Frequently Asked Questions
It can be daunting to take the step to reach out for video therapy or counselling online. Having a few questions answered might help you make a decision or to prepare for your first session.
More about getting started
Information about Counselling online
Video therapy and online counselling can give you flexibility on timings and choice of therapist. Video therapy or tele-counselling can be convenient and for some, less inhibiting. But video therapy or virtual counselling is not for everyone – especially those in crisis, at risk and with more acute conditions. It might be best to contact me before booking your first session if you are in doubt about the suitability on remote therapy for you. The set of Q&As below might also give you the information you need to make the decision for yourself. I’ve divided the Q&As into sections for 1) Questions about therapy with me in general and; 2) Questions specific to online therapy. Click on the icon below to get taken to the relevant section.
FAQs on therapy
Finding out more about me, the profession, approaches and what it is like to start the process.
What will the initial therapy session be like?
Going to therapy for the first time can feel daunting. You might be afraid of what suppressed emotions will surface and worry that you will be pushed to say more than you want to. You might also hope that talking to someone brings relief, especially if you have been holding on to difficult feelings for a long time. Perhaps you are wondering how a ‘stranger’ might help or maybe you feel disloyal that you are not sharing information with those closest to you. It is not unusual for clients to at first feel undecided whether therapy is really for them or not.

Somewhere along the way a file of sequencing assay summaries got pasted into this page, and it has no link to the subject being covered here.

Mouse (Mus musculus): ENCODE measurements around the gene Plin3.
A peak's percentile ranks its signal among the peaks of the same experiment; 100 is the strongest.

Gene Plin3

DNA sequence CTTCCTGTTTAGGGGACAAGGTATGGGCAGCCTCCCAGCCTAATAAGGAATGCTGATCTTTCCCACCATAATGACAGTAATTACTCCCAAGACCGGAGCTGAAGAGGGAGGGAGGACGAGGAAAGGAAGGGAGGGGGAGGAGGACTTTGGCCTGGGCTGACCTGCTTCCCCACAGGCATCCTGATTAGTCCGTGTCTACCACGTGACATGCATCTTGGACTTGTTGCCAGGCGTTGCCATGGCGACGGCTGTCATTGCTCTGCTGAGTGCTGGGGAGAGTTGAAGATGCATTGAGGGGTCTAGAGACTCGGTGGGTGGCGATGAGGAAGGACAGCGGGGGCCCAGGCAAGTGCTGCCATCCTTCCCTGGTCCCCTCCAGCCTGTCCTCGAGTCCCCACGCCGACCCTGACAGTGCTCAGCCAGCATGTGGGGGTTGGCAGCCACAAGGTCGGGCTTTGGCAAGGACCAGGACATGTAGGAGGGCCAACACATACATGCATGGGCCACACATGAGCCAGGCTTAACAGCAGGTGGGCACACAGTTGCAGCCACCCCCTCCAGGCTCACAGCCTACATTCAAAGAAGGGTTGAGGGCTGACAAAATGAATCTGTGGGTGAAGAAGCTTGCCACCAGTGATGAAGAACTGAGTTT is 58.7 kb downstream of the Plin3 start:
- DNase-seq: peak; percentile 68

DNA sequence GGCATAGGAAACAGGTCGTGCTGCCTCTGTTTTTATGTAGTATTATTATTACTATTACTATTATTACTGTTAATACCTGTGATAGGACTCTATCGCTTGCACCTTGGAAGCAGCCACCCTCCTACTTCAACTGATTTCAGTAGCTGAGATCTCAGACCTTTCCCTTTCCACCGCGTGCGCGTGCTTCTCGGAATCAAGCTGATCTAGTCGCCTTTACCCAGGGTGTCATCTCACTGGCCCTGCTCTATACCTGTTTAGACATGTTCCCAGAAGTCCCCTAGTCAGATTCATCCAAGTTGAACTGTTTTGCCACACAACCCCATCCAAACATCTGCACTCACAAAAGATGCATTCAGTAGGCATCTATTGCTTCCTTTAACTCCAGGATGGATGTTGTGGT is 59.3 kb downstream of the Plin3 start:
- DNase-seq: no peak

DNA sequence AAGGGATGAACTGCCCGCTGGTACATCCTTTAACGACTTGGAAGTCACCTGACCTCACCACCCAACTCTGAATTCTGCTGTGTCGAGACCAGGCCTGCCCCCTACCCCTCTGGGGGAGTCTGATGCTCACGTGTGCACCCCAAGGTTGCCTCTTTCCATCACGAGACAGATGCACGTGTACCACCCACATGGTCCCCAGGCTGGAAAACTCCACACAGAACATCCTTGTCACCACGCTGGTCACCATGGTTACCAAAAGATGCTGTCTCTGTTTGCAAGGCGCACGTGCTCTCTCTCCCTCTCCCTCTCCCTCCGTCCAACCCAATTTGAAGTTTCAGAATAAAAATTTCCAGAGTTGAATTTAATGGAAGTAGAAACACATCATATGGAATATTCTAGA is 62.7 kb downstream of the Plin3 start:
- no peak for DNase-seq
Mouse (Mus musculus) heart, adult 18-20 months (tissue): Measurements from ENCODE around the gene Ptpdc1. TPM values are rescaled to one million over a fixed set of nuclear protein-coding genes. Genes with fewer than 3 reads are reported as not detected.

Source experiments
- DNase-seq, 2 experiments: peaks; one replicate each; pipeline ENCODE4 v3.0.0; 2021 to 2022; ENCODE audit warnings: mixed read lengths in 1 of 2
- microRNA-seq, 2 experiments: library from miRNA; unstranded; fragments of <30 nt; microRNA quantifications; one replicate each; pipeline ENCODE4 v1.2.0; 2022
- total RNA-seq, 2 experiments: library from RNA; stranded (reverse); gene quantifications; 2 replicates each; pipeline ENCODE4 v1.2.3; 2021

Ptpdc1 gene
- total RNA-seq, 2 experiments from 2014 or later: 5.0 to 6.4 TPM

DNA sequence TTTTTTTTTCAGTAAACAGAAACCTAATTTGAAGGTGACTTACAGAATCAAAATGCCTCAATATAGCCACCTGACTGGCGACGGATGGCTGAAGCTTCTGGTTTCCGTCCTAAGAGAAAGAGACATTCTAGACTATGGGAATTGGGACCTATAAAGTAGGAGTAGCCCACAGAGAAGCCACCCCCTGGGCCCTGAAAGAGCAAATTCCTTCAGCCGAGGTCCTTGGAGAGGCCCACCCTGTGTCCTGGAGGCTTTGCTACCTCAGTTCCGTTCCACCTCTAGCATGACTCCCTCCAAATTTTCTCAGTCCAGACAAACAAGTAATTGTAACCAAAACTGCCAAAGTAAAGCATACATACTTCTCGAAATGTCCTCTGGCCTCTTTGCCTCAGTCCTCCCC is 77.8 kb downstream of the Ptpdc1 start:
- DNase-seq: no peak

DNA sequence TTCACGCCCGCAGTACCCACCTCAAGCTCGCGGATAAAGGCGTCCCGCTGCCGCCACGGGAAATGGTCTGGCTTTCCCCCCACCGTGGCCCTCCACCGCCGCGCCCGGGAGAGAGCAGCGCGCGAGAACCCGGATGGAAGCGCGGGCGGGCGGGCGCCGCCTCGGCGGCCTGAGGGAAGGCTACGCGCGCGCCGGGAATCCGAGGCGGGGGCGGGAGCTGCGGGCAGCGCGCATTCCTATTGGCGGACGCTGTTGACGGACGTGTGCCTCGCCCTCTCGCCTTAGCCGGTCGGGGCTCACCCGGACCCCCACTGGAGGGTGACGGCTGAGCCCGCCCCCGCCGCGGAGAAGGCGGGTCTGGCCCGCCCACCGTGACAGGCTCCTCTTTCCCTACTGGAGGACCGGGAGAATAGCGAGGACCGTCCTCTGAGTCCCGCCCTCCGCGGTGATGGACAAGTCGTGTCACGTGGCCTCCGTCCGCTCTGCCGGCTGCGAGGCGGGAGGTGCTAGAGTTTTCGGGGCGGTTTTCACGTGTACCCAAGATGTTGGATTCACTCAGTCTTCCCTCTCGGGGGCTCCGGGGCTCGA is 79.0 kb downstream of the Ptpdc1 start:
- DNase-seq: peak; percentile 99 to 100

Before you start therapy, we will be clear on what you hope to get out of it. The success of therapy very much depends on the honesty and safety of the therapeutic relationship. This will support you in gradually extending and stretching outside your current understandings, as well as to probe and focus within yourself. I will help you do this by reflecting what I notice, asking you more about your experience and offering a non-judgemental space where you can really come to know yourself more deeply. This knowledge will help you see more clearly obstacles, which you yourself or others may be putting up, so that you can step around problems more easily.
How you see the world and your difficulties will be the starting point. As you become more honest, and so more attuned with yourself, a broader array of possibilities becomes more visible. This means that we first need to deeply understand where you are at now. This clarity brings wisdom to know how to live more fully, openly and with a deeper purpose and sense of yourself.
What are your qualifications & credentials?
The following list outlines my formal education, professional qualifications and accrediting organisation recognition:
Doctorate in Counselling Psychology and Psychotherapy – Middlesex University
Diploma in Integrative Psychotherapy – Metanoia Institute / UKCP accredited course
Graduation Diploma in Psychology – University of East London
NCFE in Person-Centred Counselling – BACP accredited course